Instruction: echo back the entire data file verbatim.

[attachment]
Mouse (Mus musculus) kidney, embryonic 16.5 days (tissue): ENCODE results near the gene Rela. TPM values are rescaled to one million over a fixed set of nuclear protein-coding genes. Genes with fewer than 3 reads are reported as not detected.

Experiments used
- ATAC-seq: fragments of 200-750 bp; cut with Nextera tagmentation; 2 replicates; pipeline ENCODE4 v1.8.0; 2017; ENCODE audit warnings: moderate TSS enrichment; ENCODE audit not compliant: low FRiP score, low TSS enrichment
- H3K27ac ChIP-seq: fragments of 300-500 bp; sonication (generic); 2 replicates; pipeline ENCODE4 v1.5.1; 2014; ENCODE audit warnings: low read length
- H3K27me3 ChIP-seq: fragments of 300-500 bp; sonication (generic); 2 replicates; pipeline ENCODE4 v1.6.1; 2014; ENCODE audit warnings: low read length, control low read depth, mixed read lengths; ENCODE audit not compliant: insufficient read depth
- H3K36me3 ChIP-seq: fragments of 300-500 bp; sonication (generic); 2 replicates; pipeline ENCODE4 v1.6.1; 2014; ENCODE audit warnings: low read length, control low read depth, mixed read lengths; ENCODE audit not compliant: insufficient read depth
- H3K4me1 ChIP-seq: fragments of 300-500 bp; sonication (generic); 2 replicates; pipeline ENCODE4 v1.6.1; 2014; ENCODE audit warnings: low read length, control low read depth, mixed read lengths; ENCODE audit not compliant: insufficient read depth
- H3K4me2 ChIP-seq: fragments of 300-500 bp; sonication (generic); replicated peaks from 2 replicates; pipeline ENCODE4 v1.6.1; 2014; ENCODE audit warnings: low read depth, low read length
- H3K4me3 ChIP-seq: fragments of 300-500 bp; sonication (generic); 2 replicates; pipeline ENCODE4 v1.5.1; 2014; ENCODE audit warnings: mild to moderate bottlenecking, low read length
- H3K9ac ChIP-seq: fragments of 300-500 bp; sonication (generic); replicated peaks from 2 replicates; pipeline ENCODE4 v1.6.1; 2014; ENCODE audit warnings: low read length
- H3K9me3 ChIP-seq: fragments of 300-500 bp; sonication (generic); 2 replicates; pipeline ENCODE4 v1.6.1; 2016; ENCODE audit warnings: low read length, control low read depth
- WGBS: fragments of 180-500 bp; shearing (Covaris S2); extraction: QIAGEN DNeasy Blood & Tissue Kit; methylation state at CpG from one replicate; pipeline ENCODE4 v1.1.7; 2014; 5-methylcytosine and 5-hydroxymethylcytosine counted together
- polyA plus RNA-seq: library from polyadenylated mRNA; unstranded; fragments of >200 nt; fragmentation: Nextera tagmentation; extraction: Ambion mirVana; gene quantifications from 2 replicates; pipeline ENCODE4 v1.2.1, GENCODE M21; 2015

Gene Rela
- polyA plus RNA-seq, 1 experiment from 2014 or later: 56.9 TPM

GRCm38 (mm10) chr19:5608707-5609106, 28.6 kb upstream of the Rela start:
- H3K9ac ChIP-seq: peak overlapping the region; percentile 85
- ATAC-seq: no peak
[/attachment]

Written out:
Mouse (Mus musculus) kidney, embryonic 16.5 days (tissue): ENCODE results near the gene Rela. TPM values are rescaled to one million over a fixed set of nuclear protein-coding genes. Genes with fewer than 3 reads are reported as not detected.

Experiments used
- ATAC-seq: fragments of 200-750 bp; cut with Nextera tagmentation; 2 replicates; pipeline ENCODE4 v1.8.0; 2017; ENCODE audit warnings: moderate TSS enrichment; ENCODE audit not compliant: low FRiP score, low TSS enrichment
- H3K27ac ChIP-seq: fragments of 300-500 bp; sonication (generic); 2 replicates; pipeline ENCODE4 v1.5.1; 2014; ENCODE audit warnings: low read length
- H3K27me3 ChIP-seq: fragments of 300-500 bp; sonication (generic); 2 replicates; pipeline ENCODE4 v1.6.1; 2014; ENCODE audit warnings: low read length, control low read depth, mixed read lengths; ENCODE audit not compliant: insufficient read depth
- H3K36me3 ChIP-seq: fragments of 300-500 bp; sonication (generic); 2 replicates; pipeline ENCODE4 v1.6.1; 2014; ENCODE audit warnings: low read length, control low read depth, mixed read lengths; ENCODE audit not compliant: insufficient read depth
- H3K4me1 ChIP-seq: fragments of 300-500 bp; sonication (generic); 2 replicates; pipeline ENCODE4 v1.6.1; 2014; ENCODE audit warnings: low read length, control low read depth, mixed read lengths; ENCODE audit not compliant: insufficient read depth
- H3K4me2 ChIP-seq: fragments of 300-500 bp; sonication (generic); replicated peaks from 2 replicates; pipeline ENCODE4 v1.6.1; 2014; ENCODE audit warnings: low read depth, low read length
- H3K4me3 ChIP-seq: fragments of 300-500 bp; sonication (generic); 2 replicates; pipeline ENCODE4 v1.5.1; 2014; ENCODE audit warnings: mild to moderate bottlenecking, low read length
- H3K9ac ChIP-seq: fragments of 300-500 bp; sonication (generic); replicated peaks from 2 replicates; pipeline ENCODE4 v1.6.1; 2014; ENCODE audit warnings: low read length
- H3K9me3 ChIP-seq: fragments of 300-500 bp; sonication (generic); 2 replicates; pipeline ENCODE4 v1.6.1; 2016; ENCODE audit warnings: low read length, control low read depth
- WGBS: fragments of 180-500 bp; shearing (Covaris S2); extraction: QIAGEN DNeasy Blood & Tissue Kit; methylation state at CpG from one replicate; pipeline ENCODE4 v1.1.7; 2014; 5-methylcytosine and 5-hydroxymethylcytosine counted together
- polyA plus RNA-seq: library from polyadenylated mRNA; unstranded; fragments of >200 nt; fragmentation: Nextera tagmentation; extraction: Ambion mirVana; gene quantifications from 2 replicates; pipeline ENCODE4 v1.2.1, GENCODE M21; 2015

Gene Rela
- polyA plus RNA-seq, 1 experiment from 2014 or later: 56.9 TPM

GRCm38 (mm10) chr19:5608707-5609106, 28.6 kb upstream of the Rela start:
- H3K9ac ChIP-seq: peak overlapping the region; percentile 85
- ATAC-seq: no peak